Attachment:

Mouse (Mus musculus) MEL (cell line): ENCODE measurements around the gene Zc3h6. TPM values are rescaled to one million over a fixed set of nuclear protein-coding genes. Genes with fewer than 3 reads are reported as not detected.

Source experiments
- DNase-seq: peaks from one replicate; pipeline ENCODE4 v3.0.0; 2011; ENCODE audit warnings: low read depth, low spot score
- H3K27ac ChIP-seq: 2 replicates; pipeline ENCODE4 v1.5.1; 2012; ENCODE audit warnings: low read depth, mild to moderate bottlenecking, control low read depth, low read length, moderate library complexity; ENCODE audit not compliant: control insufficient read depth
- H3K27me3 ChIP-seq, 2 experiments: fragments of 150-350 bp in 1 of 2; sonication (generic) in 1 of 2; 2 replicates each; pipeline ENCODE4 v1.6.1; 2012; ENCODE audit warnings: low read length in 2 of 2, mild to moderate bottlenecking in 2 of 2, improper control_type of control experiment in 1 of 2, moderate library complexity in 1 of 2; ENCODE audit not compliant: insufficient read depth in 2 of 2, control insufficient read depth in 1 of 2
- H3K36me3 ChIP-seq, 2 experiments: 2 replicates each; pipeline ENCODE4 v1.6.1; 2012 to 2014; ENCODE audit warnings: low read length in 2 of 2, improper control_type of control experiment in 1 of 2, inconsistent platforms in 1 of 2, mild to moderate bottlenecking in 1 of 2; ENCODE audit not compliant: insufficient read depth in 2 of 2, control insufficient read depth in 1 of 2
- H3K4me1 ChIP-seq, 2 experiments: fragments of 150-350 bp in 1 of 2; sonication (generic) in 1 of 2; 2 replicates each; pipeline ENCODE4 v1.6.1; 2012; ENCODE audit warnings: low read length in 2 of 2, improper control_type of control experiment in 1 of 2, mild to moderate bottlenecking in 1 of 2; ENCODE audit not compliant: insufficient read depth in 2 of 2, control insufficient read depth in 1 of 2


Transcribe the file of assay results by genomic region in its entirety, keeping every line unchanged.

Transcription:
Mouse (Mus musculus) MEL (cell line): ENCODE measurements around the gene Zc3h6. TPM values are rescaled to one million over a fixed set of nuclear protein-coding genes. Genes with fewer than 3 reads are reported as not detected.

Source experiments
- DNase-seq: peaks from one replicate; pipeline ENCODE4 v3.0.0; 2011; ENCODE audit warnings: low read depth, low spot score
- H3K27ac ChIP-seq: 2 replicates; pipeline ENCODE4 v1.5.1; 2012; ENCODE audit warnings: low read depth, mild to moderate bottlenecking, control low read depth, low read length, moderate library complexity; ENCODE audit not compliant: control insufficient read depth
- H3K27me3 ChIP-seq, 2 experiments: fragments of 150-350 bp in 1 of 2; sonication (generic) in 1 of 2; 2 replicates each; pipeline ENCODE4 v1.6.1; 2012; ENCODE audit warnings: low read length in 2 of 2, mild to moderate bottlenecking in 2 of 2, improper control_type of control experiment in 1 of 2, moderate library complexity in 1 of 2; ENCODE audit not compliant: insufficient read depth in 2 of 2, control insufficient read depth in 1 of 2
- H3K36me3 ChIP-seq, 2 experiments: 2 replicates each; pipeline ENCODE4 v1.6.1; 2012 to 2014; ENCODE audit warnings: low read length in 2 of 2, improper control_type of control experiment in 1 of 2, inconsistent platforms in 1 of 2, mild to moderate bottlenecking in 1 of 2; ENCODE audit not compliant: insufficient read depth in 2 of 2, control insufficient read depth in 1 of 2
- H3K4me1 ChIP-seq, 2 experiments: fragments of 150-350 bp in 1 of 2; sonication (generic) in 1 of 2; 2 replicates each; pipeline ENCODE4 v1.6.1; 2012; ENCODE audit warnings: low read length in 2 of 2, improper control_type of control experiment in 1 of 2, mild to moderate bottlenecking in 1 of 2; ENCODE audit not compliant: insufficient read depth in 2 of 2, control insufficient read depth in 1 of 2